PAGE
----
After World War II, Joseph sought to develop innovative ideas in the business he had grown up with. It wasn't long before he became slightly obsessed with hydraulics and dreamt up the first prototypes for what we now know as JCB diggers. He was extremely hard-working and ploughed most of his company's wealth back into development. One special feature of his philosophy as a manufacturer was to actively look after his workers - rather like the Cadburys of Birmingham and the Rowntrees of York. They were paid well above regular national rates and enjoyed numerous other benefits such as leisure time access to the sprawling grounds of the company's Rocester factory in eastern Staffordshire. Bamford was also adept at marketing which is why early on he selected the familiar bright yellow colour for all JCBs.
In his lifetime, he became a billionaire and retired to Switzerland as a tax exile - depriving the British Exchequer of significant funds that would have otherwise been deducted from his private fortune. In spite of this selfish financial ring-fencing, there was a time, in the middle of his success when he grew vegetables and quietly bragged that his wife had made all of the curtains in their home.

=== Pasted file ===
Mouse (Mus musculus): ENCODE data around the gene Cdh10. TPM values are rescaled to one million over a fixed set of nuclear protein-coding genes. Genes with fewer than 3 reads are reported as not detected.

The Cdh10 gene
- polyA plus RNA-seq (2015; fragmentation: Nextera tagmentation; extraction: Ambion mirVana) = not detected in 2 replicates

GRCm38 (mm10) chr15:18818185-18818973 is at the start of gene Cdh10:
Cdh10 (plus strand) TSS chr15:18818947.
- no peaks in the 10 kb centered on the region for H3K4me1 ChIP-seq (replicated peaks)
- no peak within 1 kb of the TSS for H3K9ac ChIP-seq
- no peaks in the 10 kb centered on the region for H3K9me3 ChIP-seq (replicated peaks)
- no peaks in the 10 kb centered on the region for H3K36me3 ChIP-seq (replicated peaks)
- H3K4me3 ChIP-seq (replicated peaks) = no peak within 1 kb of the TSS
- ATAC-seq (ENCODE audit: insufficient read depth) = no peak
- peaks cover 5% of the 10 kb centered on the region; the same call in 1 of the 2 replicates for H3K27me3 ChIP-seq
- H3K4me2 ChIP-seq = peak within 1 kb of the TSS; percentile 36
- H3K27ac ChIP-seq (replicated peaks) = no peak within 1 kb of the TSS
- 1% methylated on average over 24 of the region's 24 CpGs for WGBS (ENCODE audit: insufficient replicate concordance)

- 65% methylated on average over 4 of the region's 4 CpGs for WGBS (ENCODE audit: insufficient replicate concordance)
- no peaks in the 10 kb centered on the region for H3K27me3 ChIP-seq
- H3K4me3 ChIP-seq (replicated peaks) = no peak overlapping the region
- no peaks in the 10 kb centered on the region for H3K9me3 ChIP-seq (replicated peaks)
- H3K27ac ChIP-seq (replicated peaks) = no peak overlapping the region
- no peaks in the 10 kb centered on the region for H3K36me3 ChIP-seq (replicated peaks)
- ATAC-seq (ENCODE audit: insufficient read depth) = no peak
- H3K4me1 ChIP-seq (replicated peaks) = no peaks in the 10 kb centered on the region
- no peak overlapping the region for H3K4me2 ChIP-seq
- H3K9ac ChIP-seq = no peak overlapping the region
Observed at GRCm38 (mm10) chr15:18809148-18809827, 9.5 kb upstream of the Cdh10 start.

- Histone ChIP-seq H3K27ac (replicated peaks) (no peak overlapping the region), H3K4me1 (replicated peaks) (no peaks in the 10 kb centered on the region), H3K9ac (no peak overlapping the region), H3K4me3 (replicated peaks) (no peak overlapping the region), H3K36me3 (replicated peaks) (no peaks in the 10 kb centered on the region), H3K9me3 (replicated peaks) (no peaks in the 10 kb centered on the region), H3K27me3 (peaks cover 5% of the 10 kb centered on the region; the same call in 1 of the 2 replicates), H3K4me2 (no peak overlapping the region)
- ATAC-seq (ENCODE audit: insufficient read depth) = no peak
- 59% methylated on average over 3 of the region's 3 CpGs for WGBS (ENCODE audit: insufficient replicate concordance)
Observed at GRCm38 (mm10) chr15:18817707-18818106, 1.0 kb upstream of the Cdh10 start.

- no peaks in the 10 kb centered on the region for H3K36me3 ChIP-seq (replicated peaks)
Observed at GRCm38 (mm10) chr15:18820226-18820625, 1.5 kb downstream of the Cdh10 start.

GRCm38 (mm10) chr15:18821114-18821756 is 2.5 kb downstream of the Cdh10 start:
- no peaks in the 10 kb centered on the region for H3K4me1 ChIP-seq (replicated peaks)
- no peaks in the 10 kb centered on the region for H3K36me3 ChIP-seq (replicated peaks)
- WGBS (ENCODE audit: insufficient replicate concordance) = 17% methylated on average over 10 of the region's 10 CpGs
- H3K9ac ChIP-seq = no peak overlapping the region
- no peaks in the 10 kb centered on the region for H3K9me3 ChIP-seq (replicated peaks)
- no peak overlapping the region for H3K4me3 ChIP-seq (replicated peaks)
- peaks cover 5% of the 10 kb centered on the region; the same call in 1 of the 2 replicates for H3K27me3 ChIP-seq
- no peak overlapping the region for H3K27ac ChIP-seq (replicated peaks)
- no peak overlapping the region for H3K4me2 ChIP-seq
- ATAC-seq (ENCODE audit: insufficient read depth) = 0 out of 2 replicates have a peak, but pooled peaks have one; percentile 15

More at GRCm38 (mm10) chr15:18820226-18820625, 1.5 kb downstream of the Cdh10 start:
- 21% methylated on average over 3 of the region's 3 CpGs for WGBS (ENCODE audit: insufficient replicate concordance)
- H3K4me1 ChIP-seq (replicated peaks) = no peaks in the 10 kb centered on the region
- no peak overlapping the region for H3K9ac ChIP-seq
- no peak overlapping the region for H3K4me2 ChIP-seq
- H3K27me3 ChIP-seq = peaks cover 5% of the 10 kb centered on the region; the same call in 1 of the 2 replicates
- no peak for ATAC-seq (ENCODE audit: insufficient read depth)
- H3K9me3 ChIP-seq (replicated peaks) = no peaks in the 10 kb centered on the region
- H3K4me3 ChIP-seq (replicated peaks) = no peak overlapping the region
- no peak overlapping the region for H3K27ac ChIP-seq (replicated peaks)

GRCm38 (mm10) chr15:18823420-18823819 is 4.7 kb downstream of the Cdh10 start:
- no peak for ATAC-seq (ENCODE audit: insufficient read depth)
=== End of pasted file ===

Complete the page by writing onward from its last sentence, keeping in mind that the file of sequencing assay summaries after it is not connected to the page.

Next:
JCB diggers are incredibly robust machines. The company has been a British manufacturing success story for sixty years. You see them everywhere and without JCB diggers how would our motorway network have been built? How would foundations have been dug on new housing estates? How would the authorities have completed the construction of London's Olympic village on time and under budget?
He wasn't a poet or a singer, a politician or a pianist. He didn't play cricket for England or score the winning goal in an F.A. Cup Final but Joseph Cyril Bamford has played an important part in transforming our country. His distinctive bright yellow diggers are everywhere and even my electric hedge cutter is made by the JCB company. He's an almost unsung English hero and I salute him.